The post on Wednesday 9/16/20 told us that a condo association was charged for denying a disabled resident a service dog. HUD charged a NJ condo association with housing discrimination (violation of the Fair Housing Act) for allegedly not allowing a resident to have a service dog. Not an emotional support dog, but a service dog. There is a long history here. In April 2014, the disabled resident requested permission from the management company for a service dog. The following month the management company asked for certain information (noted in the post); the resident responded as also noted in the post. A few months later, the request was denied, but the resident got the dog anyway. The management company then sent 2 letters informing the resident that dogs were not permitted under the condominium rules and threatened fines if he did not get rid of the dog. The resident responded to each letter – see the post. Then in May 2016 there was more action on this: the management company sent all residents a letter about the allowance of service dogs (and the reason as noted in the post) and it received a letter relative to the resident’s accommodation request (details of which are in the post). HUD’s charge will follow the process noted in the post. What can be awarded as a result is also noted in the post.
TAKEAWAY: There are few occasions when condo or homeowner associations should not permit a resident to have a service dog. Consult a community association lawyer relative to service dogs and emotional support animals.
In the post on Thursday 9/17/20 we saw that a man sued Maison Kaiser for discrimination, then says its lawyer might be In KKK. Akeel Jamiel went to work for Maison Kaiser , then alleged racism and sued. As part of the case, the Judge wanted Jamiel to produce discovery to Maison Kaiser’s attorney. He said his computer had crashed. The attorney then noted that Jamiel had filed a complaint that she had arranged from him to be stalked and more (you won’t believe this!) noted in the post. Then it became procedural …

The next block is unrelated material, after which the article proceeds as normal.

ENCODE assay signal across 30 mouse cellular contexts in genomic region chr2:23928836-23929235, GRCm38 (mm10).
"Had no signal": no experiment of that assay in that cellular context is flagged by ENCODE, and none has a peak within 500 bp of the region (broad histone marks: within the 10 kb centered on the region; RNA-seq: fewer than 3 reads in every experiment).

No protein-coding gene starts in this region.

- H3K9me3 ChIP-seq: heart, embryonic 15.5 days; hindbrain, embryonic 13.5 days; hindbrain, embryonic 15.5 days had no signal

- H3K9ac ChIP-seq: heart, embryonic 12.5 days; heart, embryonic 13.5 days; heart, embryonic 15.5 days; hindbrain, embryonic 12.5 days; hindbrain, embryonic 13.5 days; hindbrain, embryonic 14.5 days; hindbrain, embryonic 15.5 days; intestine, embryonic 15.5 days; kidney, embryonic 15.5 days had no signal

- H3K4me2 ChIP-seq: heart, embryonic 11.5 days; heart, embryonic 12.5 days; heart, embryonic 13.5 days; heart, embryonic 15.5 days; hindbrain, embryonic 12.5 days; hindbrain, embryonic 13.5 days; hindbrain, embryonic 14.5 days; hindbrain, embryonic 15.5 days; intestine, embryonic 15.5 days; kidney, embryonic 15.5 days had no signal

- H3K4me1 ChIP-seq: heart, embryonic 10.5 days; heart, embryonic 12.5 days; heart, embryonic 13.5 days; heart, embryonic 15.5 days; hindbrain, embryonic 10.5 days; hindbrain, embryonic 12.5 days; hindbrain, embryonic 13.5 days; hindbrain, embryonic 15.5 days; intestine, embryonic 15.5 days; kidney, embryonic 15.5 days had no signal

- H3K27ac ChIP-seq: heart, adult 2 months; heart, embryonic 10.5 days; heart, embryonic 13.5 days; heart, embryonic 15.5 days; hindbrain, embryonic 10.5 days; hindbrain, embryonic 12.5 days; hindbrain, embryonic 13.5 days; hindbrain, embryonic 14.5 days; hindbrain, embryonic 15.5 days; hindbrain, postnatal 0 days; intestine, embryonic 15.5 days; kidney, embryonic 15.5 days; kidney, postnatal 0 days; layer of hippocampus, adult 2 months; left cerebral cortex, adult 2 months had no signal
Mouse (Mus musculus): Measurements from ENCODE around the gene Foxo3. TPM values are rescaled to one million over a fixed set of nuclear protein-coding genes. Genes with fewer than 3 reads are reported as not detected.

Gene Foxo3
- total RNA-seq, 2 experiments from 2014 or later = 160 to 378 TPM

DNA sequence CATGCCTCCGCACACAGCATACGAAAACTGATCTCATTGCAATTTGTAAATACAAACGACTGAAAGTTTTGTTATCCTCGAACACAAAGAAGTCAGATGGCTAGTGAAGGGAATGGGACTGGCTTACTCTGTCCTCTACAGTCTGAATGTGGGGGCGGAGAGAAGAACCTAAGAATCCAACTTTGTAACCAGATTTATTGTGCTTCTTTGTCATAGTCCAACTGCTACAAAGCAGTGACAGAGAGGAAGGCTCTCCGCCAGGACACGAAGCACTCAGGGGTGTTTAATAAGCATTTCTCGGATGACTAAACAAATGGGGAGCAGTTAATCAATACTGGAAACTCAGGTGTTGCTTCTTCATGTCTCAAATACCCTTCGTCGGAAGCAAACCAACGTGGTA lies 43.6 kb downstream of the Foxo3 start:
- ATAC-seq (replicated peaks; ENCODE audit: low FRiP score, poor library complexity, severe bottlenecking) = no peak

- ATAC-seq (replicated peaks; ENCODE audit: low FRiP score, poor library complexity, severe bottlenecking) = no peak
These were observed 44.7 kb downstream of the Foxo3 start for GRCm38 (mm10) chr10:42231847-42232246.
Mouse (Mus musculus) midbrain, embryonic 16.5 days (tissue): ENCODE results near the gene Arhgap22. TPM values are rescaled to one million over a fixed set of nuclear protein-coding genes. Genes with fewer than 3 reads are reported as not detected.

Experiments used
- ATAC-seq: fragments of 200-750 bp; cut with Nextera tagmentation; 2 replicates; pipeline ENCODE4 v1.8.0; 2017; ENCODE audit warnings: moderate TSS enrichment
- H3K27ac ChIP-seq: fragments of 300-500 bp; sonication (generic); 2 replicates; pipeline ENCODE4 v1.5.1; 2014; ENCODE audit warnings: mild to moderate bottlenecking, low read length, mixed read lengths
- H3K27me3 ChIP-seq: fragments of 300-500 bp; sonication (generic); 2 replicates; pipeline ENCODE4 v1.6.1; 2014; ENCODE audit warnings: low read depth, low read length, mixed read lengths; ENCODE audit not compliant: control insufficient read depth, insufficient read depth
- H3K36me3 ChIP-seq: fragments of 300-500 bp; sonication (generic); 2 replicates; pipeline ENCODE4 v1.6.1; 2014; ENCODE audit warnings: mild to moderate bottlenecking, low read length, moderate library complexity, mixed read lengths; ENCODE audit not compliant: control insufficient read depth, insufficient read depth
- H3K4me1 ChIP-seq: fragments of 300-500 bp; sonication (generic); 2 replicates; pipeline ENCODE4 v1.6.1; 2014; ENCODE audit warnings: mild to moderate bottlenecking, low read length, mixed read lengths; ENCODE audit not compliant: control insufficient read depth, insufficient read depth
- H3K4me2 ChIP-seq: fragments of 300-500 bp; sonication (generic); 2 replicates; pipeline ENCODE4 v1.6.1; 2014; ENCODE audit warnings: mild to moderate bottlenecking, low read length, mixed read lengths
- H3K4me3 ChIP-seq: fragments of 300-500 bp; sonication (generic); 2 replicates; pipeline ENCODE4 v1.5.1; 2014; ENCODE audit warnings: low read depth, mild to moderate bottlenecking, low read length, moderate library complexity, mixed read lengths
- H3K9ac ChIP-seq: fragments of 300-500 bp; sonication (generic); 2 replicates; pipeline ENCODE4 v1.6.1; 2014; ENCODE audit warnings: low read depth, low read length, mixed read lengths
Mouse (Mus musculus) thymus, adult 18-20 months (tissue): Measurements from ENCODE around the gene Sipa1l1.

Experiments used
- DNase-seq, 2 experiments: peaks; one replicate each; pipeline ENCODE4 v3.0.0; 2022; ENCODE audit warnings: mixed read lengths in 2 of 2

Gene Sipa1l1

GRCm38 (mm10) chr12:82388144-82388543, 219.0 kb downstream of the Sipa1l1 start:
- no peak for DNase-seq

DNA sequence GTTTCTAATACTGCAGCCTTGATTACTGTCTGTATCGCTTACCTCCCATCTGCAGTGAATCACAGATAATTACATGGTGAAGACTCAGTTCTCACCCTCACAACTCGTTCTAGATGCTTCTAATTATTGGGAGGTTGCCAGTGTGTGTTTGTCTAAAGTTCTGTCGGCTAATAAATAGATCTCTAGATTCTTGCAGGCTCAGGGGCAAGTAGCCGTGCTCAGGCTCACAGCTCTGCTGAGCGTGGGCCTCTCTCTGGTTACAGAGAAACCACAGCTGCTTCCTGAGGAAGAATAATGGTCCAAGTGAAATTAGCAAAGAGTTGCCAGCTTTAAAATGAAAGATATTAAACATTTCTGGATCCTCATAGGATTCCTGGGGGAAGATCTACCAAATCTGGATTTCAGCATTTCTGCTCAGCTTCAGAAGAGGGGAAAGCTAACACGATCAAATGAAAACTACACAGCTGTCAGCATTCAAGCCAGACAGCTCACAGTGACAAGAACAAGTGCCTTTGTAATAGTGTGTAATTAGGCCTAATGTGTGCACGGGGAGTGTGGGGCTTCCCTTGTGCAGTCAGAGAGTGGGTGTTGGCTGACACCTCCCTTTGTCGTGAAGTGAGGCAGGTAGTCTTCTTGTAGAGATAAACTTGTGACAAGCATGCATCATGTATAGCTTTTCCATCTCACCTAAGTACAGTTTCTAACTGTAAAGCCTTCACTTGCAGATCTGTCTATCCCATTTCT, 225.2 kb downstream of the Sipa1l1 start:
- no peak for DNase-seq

TAKEAWAY: Employment litigation often takes some odd twists – having an experienced lawyer on your side helps.
The post on Friday 9/18/20 was about vacation (and long weekend) hot spots: managing employee travel during a pandemic. The question is how can employers manage the risk of employees returning from vacation travel and potentially putting other employees or customers at higher risk of catching COVID-19? The CDC and Department of State both have resources for travelling – see the post. Much of what is out there applies to remote workers; that, of course, is not feasible in the manufacturing or similar sectors such that production sites, new engineering protocols, production methods, health screening protocols, and other measures have been implemented to protect employees while maintaining essential operations. All employers, however, have things they can do to limit the entry of COVID into the work environment. They include reviewing current safety and leave policies, consider whether to require greater disclosures about employee travel plans, and more as listed in the post. This is not employers acting like Big Brother, but rather fulfilling their obligation under Section 5(a)(1) of the Occupational Safety and Health Act to ensure the workplace is free from recognizable hazards likely to cause death or serious physical harm. Considerations vary with each workplace but should include those things noted in the post.
TAKEAWAY: Employers can require employees to provide what might otherwise be deemed personal information if there us relevance to workplace safety; get legal assistance to stay on the right side of legal with what is required.
Finally, in the post yesterday 9/19/20, we learned that workplace whistleblower protections inch forward amid pandemic. Employees are more concerned than ever about workplace safety in this era of COVID. As a result, whistleblower complaints have increased. Because of a delayed response by OSHA to the influx of whistleblower complaints spurred by COVID-19. Many states are taking the action noted in the post. Since the beginning of lockdowns in early March, workers across the country have been reported as getting fired or facing other retaliation for raising safety concerns; some examples are in the post. While there is existing protection for whistleblowers in some states, federal law usually does not apply in the private sector. What does apply is noted in the post.
TAKEAWAY: Employers should not put employees in a position of being scared to be in the workplace due to COVID (or other health and safety) concerns and yet unable to act as a result of competing fear of adverse action by the employer.